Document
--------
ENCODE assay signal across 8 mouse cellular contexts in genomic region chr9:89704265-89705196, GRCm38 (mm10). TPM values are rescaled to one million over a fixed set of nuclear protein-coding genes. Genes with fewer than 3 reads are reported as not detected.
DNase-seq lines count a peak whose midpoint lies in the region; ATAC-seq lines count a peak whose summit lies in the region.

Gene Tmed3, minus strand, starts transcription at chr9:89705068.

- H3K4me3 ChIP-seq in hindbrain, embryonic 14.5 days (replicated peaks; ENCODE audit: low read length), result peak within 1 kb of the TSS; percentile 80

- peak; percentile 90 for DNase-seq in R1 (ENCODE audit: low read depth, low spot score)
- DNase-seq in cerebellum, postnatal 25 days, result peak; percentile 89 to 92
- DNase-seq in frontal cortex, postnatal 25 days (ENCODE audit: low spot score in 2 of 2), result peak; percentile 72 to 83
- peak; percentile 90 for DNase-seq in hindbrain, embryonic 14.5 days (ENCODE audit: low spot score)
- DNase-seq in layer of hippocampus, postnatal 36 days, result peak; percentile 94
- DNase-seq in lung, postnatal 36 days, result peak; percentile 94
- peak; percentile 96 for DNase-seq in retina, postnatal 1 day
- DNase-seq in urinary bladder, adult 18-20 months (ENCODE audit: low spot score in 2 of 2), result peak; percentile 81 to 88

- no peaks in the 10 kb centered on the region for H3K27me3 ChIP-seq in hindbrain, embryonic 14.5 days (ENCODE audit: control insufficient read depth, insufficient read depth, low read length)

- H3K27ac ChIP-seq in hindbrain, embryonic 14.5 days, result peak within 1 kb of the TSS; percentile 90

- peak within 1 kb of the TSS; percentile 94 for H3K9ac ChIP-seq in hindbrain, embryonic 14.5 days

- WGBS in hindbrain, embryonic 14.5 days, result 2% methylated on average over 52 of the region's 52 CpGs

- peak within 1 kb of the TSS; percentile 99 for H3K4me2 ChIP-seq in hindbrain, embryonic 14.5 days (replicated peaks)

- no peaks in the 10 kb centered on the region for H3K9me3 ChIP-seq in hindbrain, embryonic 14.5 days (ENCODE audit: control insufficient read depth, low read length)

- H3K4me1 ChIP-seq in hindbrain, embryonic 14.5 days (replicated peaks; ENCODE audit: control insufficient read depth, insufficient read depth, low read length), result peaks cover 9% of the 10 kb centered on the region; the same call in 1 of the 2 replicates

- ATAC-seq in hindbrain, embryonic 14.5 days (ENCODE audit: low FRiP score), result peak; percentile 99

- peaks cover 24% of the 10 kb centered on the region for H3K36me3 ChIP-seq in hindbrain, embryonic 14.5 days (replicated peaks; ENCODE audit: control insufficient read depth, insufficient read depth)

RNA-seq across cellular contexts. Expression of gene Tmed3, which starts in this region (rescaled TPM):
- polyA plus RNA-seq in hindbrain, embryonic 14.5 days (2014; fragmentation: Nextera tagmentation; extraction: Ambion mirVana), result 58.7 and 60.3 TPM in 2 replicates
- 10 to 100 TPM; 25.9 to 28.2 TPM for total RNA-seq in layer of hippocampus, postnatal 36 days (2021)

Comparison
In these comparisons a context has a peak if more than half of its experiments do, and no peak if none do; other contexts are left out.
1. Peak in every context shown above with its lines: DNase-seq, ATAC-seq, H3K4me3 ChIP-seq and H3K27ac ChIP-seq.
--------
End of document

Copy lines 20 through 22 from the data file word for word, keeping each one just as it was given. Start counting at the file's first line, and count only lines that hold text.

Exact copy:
- ATAC-seq in hindbrain, embryonic 14.5 days (ENCODE audit: low FRiP score), result peak; percentile 99

- peaks cover 24% of the 10 kb centered on the region for H3K36me3 ChIP-seq in hindbrain, embryonic 14.5 days (replicated peaks; ENCODE audit: control insufficient read depth, insufficient read depth)

RNA-seq across cellular contexts. Expression of gene Tmed3, which starts in this region (rescaled TPM):